eHealth Strategy 2014-2017

The eHealth Strategy 2014 – 2017 sets a national direction through a common vision and set of key aims. The Strategy maintains a significant focus on healthcare and the needs of NHSScotland, but has been redeveloped to recognise the rapidly evolving environment of integrated health & social care and the need to address not only NHSScotland requirements, but also the expectations and requirements of partnership organisations, and citizens for electronic information and digital services.

2 Introduction

2.1 Background

eHealth is defined as the use of information, computers and telecommunications (ICT) to meet the needs of individuals and improve the health of citizens. It covers the electronic information recorded and shared between individuals and healthcare providers, peer-to-peer communication between individuals and/or healthcare professionals, and organisation-to-organisation transmission and sharing of information. eHealth is also the overarching term that encompasses other disciplines such as Telehealth and Telecare, Telemedicine, Digital Health, Mobile Health and Health Informatics. The term eHealth has been retained for the purposes of this document. However, it is important to note that the strategic direction in Scotland is towards the provision of integrated health and social care, and this will be reflected in the future development of eHealth. Associated with this will be a shift in focus from the internal needs of NHSScotland towards joint requirements with local government and third sector partners, and, in particular, two-way electronic communication and information sharing with citizens and patients.

The 2011-2017 eHealth Strategy[4] included a commitment to undertake a review and refresh of that document in 2014, including the identification of new deliverables. This document is the refreshed 2011 - 2017 Strategy. Whilst there is clear continuity between the two documents, this document has been renamed the eHealth Strategy 2014-2017 in order to avoid any confusion.

2.2 Document Purpose and Role

Healthcare and eHealth are delivered across Scotland by the 14 geographic NHS Boards, the six special NHS Boards and two public bodies (NHS National Services Scotland and Healthcare Improvement Scotland). Increasingly they work in partnership with local authorities and the third sector, in particular through the Health and Social Care Partnerships.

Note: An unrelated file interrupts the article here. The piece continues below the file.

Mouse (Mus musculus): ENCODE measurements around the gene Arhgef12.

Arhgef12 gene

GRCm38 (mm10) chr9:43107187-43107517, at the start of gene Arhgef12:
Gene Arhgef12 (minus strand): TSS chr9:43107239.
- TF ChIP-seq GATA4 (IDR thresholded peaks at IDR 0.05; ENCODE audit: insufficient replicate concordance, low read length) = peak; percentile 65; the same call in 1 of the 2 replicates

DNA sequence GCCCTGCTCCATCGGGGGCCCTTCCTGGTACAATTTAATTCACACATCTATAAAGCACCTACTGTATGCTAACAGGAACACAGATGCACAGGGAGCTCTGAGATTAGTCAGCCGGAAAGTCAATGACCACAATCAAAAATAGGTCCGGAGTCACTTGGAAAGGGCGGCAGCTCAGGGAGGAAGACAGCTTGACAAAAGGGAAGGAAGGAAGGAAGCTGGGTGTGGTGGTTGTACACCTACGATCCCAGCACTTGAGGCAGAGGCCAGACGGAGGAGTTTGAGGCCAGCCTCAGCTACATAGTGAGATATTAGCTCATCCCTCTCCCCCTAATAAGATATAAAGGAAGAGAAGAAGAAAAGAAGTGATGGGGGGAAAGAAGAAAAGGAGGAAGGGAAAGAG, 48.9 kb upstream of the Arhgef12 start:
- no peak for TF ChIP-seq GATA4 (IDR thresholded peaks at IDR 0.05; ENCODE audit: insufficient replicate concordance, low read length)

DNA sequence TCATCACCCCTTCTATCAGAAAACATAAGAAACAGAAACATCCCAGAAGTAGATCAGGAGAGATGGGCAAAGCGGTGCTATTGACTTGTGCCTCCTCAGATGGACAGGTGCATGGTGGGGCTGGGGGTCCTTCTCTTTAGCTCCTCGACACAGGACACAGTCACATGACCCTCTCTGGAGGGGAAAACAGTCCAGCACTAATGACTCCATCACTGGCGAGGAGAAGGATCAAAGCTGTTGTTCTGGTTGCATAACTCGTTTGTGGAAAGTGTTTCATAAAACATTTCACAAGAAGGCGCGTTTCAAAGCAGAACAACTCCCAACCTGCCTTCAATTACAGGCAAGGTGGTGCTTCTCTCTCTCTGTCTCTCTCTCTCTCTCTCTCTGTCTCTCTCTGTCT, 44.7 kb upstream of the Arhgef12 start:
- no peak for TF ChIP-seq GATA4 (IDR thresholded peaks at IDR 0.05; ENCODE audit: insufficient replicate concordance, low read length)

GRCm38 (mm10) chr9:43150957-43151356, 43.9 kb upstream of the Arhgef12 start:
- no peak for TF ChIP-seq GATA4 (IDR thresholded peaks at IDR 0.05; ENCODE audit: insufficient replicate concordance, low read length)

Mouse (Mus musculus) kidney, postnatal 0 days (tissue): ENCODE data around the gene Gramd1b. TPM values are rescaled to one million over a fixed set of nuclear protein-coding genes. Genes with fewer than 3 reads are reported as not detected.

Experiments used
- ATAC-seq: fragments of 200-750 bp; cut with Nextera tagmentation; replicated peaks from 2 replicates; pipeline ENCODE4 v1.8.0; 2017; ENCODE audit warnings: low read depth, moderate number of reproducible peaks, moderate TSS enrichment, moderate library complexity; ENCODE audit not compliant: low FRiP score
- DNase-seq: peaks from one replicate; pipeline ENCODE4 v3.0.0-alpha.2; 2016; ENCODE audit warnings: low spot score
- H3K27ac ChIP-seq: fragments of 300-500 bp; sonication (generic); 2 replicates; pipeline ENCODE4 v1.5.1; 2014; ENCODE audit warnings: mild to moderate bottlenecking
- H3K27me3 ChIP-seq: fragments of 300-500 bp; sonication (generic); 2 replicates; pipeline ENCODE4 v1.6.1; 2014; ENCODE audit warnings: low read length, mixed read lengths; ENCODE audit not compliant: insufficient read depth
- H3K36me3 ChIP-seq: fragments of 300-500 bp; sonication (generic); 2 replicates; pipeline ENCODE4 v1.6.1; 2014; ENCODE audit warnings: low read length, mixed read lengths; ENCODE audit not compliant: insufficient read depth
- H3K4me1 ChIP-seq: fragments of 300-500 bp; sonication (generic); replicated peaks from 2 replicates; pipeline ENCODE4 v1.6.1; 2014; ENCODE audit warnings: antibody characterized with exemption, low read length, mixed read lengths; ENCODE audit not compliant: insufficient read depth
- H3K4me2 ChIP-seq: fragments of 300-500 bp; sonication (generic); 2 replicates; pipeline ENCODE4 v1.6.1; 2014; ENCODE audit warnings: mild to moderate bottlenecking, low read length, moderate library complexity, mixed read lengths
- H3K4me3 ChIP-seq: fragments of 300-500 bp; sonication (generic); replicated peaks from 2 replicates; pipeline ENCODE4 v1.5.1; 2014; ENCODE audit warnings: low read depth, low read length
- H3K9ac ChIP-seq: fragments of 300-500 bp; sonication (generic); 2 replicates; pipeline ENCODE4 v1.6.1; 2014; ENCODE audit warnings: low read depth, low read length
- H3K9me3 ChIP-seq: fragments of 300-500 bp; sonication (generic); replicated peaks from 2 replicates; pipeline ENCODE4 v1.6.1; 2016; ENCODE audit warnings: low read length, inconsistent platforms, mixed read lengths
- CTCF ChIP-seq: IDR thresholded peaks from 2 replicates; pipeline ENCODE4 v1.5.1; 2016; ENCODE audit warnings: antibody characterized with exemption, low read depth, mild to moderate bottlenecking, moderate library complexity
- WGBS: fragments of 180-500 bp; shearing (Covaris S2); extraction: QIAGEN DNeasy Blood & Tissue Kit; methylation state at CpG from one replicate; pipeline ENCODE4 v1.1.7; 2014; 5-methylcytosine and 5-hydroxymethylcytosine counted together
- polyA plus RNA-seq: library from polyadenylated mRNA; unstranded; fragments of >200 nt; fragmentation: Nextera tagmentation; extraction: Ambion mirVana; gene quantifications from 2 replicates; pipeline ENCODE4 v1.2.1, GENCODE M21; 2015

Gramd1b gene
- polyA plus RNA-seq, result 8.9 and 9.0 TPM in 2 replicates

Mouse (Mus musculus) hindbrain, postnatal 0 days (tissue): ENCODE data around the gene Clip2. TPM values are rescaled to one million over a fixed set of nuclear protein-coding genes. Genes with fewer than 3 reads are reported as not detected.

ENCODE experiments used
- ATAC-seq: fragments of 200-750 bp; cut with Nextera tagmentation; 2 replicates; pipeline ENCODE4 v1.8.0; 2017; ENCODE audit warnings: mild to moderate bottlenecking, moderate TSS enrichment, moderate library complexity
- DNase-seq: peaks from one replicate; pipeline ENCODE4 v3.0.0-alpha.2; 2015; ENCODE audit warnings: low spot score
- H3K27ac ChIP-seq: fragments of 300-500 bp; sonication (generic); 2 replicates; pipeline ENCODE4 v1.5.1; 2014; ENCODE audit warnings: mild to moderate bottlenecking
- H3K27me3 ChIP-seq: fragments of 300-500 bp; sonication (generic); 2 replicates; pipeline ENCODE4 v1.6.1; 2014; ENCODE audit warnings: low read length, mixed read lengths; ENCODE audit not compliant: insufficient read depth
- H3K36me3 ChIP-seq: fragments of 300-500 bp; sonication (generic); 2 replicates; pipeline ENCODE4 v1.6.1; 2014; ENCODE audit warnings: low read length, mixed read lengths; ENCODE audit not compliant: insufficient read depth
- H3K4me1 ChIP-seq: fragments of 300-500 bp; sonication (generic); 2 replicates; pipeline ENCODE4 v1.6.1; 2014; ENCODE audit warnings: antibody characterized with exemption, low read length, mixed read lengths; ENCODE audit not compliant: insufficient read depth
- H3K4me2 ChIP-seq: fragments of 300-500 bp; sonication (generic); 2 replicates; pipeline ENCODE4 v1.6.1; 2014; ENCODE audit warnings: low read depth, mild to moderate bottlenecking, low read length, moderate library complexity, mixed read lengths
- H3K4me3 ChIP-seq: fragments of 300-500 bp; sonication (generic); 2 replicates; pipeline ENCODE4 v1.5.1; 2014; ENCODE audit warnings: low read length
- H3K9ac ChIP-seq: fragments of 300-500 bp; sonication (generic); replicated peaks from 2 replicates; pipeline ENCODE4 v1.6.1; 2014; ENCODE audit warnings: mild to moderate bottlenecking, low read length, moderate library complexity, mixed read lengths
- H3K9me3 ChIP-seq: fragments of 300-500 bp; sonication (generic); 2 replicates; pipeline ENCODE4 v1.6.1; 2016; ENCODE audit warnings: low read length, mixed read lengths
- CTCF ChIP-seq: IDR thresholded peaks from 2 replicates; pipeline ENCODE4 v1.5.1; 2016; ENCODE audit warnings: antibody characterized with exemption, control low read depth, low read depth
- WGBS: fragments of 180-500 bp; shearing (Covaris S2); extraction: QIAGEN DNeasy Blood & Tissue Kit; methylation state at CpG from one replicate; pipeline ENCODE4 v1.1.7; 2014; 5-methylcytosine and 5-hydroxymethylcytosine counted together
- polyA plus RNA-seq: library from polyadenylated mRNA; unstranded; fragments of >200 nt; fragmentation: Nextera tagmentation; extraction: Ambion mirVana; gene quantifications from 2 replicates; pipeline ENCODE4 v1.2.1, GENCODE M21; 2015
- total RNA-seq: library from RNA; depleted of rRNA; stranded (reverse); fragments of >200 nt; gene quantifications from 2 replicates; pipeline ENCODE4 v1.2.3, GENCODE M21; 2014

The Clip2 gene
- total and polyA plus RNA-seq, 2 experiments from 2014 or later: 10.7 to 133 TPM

This document is a national eHealth Strategy for Scotland and its primary purpose, therefore, is to set a national direction through a common vision and set of key aims. The Strategy will be delivered through an appropriate mix of national, regional and local initiatives and developments that should be appropriate to the circumstances of individual NHS Boards. However, the Strategy also has a role to help ensure that wherever possible unnecessary duplication and variation are avoided, and to highlight that patient pathways often transcend organisational divisions and NHS Board boundaries, which requires interoperability of systems to enable sharing of information. Current and future developments should contribute to coherent longer term outcomes that are person-centred, benefit patients and clinicians, and provide value for money. In summary this document is intended to:

  • provide a brief overview of the context for eHealth, the current circumstances in Scotland and the key challenges and opportunities;
  • describe the high level aims for eHealth over the short (3 years to 2017) and medium (6 years to 2020) terms with some cognisance of possible developments beyond these periods;
  • set out a high level programme of activities and developments, including governance and working arrangements, for how eHealth in Scotland will be taken forward.

This refreshed eHealth Strategy has been developed through consultation with stakeholders and work with key governance groups, in particular the eHealth Leads Group, the national Clinical Change Leadership Group (CCLG), and the eHealth Strategy Board. As such, it is a strategy that has been agreed with NHSScotland. It is not a top-down mandated set of tasks, but an agreed direction and set of goals. The primary audience is intended to be clinicians, senior managers, including Chief Executives and Chairs, and eHealth staff, but it is expected that the eHealth Strategy will be of interest to those organisations working directly in partnership with NHS Boards, the wider public sector and suppliers, and, not least, the public.

The eHealth Strategy and the separate eHealth Finance Strategy are the formal responsibility of the Head of eHealth Strategy and Policy within Scottish Government who will ensure they are subject to regular review and update. This will be facilitated through the development of a series of thematic papers on key strategic topics, which will form the basis for ongoing national debate about the current and future strategic direction, will identify interim deliverables, and ultimately will inform a new eHealth Strategy. However, delivery of the eHealth Strategy is a joint responsibility of the Scottish Government, the NHS Boards and other partners, both public and private.

Individual NHSScotland organisations will continue to have their own local eHealth delivery plans which will reflect national priorities and developments in the context of their own local circumstances, and the national Technical Strategies will be updated to reflect this eHealth Strategy.


Email: Alan Milbourne

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